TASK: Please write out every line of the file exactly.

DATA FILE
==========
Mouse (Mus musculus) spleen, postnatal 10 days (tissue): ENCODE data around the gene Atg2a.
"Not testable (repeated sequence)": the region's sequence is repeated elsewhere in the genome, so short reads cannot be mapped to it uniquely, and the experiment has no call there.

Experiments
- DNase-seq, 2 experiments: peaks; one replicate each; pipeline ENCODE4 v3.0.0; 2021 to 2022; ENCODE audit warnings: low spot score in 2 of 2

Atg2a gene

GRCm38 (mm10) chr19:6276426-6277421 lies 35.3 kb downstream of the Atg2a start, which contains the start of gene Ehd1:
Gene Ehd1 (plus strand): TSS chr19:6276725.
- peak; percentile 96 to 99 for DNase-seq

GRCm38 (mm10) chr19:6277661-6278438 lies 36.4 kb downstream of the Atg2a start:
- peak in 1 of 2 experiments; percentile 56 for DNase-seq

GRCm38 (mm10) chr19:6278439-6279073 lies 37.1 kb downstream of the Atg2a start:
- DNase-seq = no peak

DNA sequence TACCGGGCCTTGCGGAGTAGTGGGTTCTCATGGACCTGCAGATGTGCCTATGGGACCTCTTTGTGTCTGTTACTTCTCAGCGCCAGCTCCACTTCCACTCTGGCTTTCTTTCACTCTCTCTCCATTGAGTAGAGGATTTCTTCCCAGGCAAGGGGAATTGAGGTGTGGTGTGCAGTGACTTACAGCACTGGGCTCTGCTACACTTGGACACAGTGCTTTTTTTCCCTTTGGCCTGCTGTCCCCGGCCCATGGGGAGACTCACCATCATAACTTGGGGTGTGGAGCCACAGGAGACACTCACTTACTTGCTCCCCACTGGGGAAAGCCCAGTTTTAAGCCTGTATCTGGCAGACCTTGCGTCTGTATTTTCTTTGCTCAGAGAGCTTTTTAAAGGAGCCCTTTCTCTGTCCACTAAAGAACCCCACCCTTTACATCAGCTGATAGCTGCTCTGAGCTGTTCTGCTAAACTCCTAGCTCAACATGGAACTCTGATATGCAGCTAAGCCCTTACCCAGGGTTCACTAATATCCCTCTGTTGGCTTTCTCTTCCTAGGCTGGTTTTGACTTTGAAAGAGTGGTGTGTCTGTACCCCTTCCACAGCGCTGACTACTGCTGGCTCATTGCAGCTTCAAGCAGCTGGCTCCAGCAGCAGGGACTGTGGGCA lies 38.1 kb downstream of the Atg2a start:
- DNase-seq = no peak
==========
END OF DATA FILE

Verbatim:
Mouse (Mus musculus) spleen, postnatal 10 days (tissue): ENCODE data around the gene Atg2a.
"Not testable (repeated sequence)": the region's sequence is repeated elsewhere in the genome, so short reads cannot be mapped to it uniquely, and the experiment has no call there.

Experiments
- DNase-seq, 2 experiments: peaks; one replicate each; pipeline ENCODE4 v3.0.0; 2021 to 2022; ENCODE audit warnings: low spot score in 2 of 2

Atg2a gene

GRCm38 (mm10) chr19:6276426-6277421 lies 35.3 kb downstream of the Atg2a start, which contains the start of gene Ehd1:
Gene Ehd1 (plus strand): TSS chr19:6276725.
- peak; percentile 96 to 99 for DNase-seq

GRCm38 (mm10) chr19:6277661-6278438 lies 36.4 kb downstream of the Atg2a start:
- peak in 1 of 2 experiments; percentile 56 for DNase-seq

GRCm38 (mm10) chr19:6278439-6279073 lies 37.1 kb downstream of the Atg2a start:
- DNase-seq = no peak

DNA sequence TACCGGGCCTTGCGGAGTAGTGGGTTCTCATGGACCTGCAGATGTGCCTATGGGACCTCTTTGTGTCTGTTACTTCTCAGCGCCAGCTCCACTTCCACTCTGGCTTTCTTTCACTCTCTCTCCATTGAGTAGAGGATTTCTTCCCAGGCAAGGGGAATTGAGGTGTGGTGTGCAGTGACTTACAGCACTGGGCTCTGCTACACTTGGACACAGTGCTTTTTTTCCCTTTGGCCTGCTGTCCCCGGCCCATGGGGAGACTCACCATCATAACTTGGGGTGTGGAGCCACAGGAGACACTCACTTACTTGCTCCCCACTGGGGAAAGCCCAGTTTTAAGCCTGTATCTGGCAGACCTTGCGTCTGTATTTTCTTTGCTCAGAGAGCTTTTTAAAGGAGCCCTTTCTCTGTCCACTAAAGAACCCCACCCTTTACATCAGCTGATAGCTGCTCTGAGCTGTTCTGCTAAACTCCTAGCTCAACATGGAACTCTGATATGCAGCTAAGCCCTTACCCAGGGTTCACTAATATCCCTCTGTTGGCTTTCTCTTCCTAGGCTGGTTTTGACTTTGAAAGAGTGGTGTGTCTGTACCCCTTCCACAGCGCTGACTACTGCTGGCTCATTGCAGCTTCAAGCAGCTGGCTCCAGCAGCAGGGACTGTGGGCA lies 38.1 kb downstream of the Atg2a start:
- DNase-seq = no peak